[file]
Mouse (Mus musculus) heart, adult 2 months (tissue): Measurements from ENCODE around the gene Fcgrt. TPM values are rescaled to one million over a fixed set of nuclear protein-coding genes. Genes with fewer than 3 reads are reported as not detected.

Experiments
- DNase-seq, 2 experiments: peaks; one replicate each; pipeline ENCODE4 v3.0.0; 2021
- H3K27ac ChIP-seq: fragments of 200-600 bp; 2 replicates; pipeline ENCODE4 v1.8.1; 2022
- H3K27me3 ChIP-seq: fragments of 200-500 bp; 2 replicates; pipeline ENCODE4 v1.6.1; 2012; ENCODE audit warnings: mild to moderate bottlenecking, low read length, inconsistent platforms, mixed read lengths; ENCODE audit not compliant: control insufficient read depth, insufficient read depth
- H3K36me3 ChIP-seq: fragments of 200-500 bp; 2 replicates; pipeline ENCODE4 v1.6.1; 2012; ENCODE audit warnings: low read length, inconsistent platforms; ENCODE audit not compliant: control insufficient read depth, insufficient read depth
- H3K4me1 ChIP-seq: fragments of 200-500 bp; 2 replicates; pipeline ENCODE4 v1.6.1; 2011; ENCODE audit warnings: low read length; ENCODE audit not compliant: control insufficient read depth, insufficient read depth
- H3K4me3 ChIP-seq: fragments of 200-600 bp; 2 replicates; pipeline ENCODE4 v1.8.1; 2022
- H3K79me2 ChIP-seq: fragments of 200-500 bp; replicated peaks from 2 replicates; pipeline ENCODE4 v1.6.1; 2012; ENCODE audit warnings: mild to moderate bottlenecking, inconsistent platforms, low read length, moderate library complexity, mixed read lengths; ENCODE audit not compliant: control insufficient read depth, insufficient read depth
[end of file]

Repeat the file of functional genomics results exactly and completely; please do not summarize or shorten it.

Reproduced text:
Mouse (Mus musculus) heart, adult 2 months (tissue): Measurements from ENCODE around the gene Fcgrt. TPM values are rescaled to one million over a fixed set of nuclear protein-coding genes. Genes with fewer than 3 reads are reported as not detected.

Experiments
- DNase-seq, 2 experiments: peaks; one replicate each; pipeline ENCODE4 v3.0.0; 2021
- H3K27ac ChIP-seq: fragments of 200-600 bp; 2 replicates; pipeline ENCODE4 v1.8.1; 2022
- H3K27me3 ChIP-seq: fragments of 200-500 bp; 2 replicates; pipeline ENCODE4 v1.6.1; 2012; ENCODE audit warnings: mild to moderate bottlenecking, low read length, inconsistent platforms, mixed read lengths; ENCODE audit not compliant: control insufficient read depth, insufficient read depth
- H3K36me3 ChIP-seq: fragments of 200-500 bp; 2 replicates; pipeline ENCODE4 v1.6.1; 2012; ENCODE audit warnings: low read length, inconsistent platforms; ENCODE audit not compliant: control insufficient read depth, insufficient read depth
- H3K4me1 ChIP-seq: fragments of 200-500 bp; 2 replicates; pipeline ENCODE4 v1.6.1; 2011; ENCODE audit warnings: low read length; ENCODE audit not compliant: control insufficient read depth, insufficient read depth
- H3K4me3 ChIP-seq: fragments of 200-600 bp; 2 replicates; pipeline ENCODE4 v1.8.1; 2022
- H3K79me2 ChIP-seq: fragments of 200-500 bp; replicated peaks from 2 replicates; pipeline ENCODE4 v1.6.1; 2012; ENCODE audit warnings: mild to moderate bottlenecking, inconsistent platforms, low read length, moderate library complexity, mixed read lengths; ENCODE audit not compliant: control insufficient read depth, insufficient read depth